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Who Is Carrie? (Arabus Family Saga) Paperback – December 26, 2001

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Editorial Reviews

From the Publisher

Carrie has been a kitchen slave in Sam Fraunces's tavern in New York City for as long as she can remember. But after she narrowly escapes a kidnapper, Carrie becomes more curious about her mysterious past. After all, she doesn't even know her own last name.

When her friend Dan Arabus comes to town, he talks about his dream of buying his mother's freedom with the Continental notes his father left him. Deciding to help Dan discover how much the notes are worth, Carrie finds herself eavesdropping on Thomas Jefferson, Alexander Hamilton, and President Washington himself. What's more, Carrie also stumbles upon the startling truth about her own family. --This text refers to an out of print or unavailable edition of this title.

From the Inside Flap

Carrie has been a kitchen slave in Sam Fraunces's tavern in New York City for as long as she can remember. But after she narrowly escapes a kidnapper, Carrie becomes more curious about her mysterious past. After all, she doesn't even know her own last name.

When her friend Dan Arabus comes to town, he talks about his dream of buying his mother's freedom with the Continental notes his father left him. Deciding to help Dan discover how much the notes are worth, Carrie finds herself eavesdropping on Thomas Jefferson, Alexander Hamilton, and President Washington himself. What's more, Carrie also stumbles upon the startling truth about her own family.

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Product Details

  • Age Range: 10 and up
  • Grade Level: 5 and up
  • Series: Arabus Family Saga (Book 3)
  • Paperback: 176 pages
  • Publisher: Delacorte Books for Young Readers (December 26, 2001)
  • Language: English
  • ISBN-10: 0375895035
  • ISBN-13: 978-0375895036
  • Product Dimensions: 5.5 x 0.5 x 8.5 inches
  • Shipping Weight: 1.6 ounces
  • Average Customer Review: 4.4 out of 5 stars  See all reviews (5 customer reviews)
  • Amazon Best Sellers Rank: #2,263,362 in Books (See Top 100 in Books)

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Most Helpful Customer Reviews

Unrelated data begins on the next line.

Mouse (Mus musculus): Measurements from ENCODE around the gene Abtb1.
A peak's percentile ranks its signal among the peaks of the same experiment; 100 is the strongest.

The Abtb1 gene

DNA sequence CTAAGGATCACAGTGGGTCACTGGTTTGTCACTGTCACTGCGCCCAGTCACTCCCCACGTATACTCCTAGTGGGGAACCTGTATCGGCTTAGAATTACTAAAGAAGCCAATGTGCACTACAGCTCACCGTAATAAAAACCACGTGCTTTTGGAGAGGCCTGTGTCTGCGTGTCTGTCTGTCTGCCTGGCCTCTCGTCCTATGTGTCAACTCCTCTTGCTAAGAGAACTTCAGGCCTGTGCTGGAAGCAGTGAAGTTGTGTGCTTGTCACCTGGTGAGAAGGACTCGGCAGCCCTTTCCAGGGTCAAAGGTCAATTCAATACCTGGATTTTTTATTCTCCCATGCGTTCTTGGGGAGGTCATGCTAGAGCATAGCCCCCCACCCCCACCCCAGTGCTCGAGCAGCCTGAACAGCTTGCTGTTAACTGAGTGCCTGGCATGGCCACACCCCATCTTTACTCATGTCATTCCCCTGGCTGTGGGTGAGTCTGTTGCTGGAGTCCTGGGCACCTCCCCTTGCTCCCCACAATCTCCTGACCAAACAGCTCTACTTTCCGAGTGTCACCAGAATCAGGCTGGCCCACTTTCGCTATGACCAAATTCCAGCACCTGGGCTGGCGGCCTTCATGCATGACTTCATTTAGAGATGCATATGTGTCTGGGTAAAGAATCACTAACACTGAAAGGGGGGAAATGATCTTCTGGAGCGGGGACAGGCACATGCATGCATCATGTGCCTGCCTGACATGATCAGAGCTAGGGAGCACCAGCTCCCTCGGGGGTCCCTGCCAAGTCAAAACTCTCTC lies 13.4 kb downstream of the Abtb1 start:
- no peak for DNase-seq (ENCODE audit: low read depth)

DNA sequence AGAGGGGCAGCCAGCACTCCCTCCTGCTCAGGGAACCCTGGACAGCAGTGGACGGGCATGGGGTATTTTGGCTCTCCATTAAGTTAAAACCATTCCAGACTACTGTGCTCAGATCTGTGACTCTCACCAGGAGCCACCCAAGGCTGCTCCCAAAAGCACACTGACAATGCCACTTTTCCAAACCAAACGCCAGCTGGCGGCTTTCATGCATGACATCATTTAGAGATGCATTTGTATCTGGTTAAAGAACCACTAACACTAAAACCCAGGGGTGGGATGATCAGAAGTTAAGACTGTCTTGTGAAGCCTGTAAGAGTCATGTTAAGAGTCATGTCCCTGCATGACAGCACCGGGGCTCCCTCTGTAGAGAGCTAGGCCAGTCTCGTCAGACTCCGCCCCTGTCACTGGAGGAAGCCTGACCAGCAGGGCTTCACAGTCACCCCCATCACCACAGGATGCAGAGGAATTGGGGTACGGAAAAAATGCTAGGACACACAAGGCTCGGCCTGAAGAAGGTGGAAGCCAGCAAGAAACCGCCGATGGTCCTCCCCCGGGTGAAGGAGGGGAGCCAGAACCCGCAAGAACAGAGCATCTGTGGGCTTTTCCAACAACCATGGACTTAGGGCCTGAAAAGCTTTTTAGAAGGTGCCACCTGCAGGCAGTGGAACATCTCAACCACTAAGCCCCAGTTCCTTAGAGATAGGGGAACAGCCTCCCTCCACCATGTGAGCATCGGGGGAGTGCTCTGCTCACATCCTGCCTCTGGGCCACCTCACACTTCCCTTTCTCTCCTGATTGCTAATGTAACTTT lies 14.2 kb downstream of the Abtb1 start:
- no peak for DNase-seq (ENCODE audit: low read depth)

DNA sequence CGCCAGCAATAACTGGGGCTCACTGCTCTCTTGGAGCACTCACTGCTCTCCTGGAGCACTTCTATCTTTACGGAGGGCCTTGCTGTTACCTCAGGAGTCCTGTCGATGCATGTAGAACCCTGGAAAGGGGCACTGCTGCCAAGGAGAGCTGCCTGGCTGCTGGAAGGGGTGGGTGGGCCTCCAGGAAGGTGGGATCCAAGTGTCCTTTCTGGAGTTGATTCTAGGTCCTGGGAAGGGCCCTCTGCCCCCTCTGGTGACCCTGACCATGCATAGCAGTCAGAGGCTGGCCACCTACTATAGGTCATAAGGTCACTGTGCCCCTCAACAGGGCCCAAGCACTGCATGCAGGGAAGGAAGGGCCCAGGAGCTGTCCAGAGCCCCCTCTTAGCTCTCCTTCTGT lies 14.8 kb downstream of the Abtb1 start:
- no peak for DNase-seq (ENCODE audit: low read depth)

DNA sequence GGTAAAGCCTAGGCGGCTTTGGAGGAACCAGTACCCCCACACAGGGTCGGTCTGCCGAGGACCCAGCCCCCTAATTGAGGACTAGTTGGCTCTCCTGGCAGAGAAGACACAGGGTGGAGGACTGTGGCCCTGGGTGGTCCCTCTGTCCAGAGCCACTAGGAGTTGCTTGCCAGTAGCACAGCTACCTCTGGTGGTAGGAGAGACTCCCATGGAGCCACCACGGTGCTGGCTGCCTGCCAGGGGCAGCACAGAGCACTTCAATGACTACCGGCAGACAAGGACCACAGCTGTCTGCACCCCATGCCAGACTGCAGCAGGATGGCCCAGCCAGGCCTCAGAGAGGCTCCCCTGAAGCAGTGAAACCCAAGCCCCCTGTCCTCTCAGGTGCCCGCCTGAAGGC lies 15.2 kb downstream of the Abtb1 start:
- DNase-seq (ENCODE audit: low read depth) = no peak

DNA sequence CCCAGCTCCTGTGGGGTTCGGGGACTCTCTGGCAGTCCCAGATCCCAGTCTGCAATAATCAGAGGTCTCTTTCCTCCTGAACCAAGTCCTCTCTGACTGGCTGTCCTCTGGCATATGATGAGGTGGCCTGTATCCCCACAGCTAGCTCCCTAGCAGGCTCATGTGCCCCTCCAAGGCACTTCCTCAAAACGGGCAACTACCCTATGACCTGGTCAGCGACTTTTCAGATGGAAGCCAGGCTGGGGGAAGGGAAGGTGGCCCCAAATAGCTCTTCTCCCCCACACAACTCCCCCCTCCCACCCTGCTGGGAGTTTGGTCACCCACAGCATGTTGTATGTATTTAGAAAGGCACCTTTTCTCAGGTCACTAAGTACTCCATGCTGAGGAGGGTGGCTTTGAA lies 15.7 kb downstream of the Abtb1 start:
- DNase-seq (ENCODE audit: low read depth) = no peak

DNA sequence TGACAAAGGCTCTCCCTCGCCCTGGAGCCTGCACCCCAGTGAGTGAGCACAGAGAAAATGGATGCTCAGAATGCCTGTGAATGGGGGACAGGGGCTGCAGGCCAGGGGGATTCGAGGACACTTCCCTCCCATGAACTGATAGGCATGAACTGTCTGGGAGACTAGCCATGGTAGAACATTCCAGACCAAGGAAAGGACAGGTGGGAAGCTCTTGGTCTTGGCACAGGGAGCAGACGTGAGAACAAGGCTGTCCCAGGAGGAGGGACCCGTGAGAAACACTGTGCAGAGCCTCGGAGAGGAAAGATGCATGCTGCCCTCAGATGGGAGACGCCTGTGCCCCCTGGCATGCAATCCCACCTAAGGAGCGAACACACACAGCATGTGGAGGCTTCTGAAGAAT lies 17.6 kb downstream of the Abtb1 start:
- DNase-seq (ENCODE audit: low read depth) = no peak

1 of 1 people found the following review helpful By John Miller on April 27, 2001
Format: Paperback
James, and Christopher Collier describe this period in history perfectly. This is not like other boring books that the last twenty-three pages of the book you finally start to get into it. This book captures you from the first sentence and doesn't let you go tell the last word. Then you still want to know what happens to her. Although this book is historical-fiction. Alot of it is true.
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1 of 1 people found the following review helpful By MinNette on March 24, 2013
Format: Kindle Edition Verified Purchase
I like reading these books because it gives good actual history behind the scenes. This saga gives good insight of what slavery was about in the northern colonies. We don't read as much about the north as we do the south. The story moves right along and is a fast read.
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1 of 2 people found the following review helpful By A Customer on July 8, 2000
Format: Paperback
I think this book was great .The author did a wonderful job of adding history to his story. my favorite character was carrie because she was brave and snecky. she was so cool.
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By Betty J. Faragher on November 26, 2014
Format: Paperback Verified Purchase
Good condition
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1 of 3 people found the following review helpful A Kid's Review on January 11, 2002
Format: Hardcover
This fabulous book is about a kitchen slave named Carrie, who worked in Sam Fraunce's Tavern for as long as she can remember. After Carrie gets kidnapped and almost sold off to the West Indies, she realizes that she doesn't even know her own last name, or who her true family was.When Carrie's long time friend Dan Arabus comes to town, they talk about how Dan has alomost $300 in "notes" because Dan's father Jack Arabus fought in the Revolutionary War. So basically a "note" is an I OWE YOU from the Government.Jack Arabus died fighting in the Revolution so Dan got all of his fathers notes.
After talking to Dan, Carrie decides that she really has got to find out who she is, and if she is a slave or not.Once I finished reading this beutiful Historical Fiction Novel I then realized the hardships of slavery. I would recommend this book to all ages and bothe males, and females because this book was easy to understand, yet it was somewhat hard to read with the old 1800's accents and dialects of the Northern Colonies. Also elders would would probably remeber a little about slavery because this went on until the 1950's, ofcourse it was not as bad as it was in the 1800's but still slavery was indeed around then, so they could have a great time reading this book about how slavery was in the 1800's compared to the 1950's. I had to rate this book a four and one half stars because it was just a mystery until the very end and this just made me want to read it more and more so I could find out who carrie was and if she was a slave or not. Now you know how good of a book this was, and you should read it, and trust me, you will be more than happy that you read this amazing part of American History.
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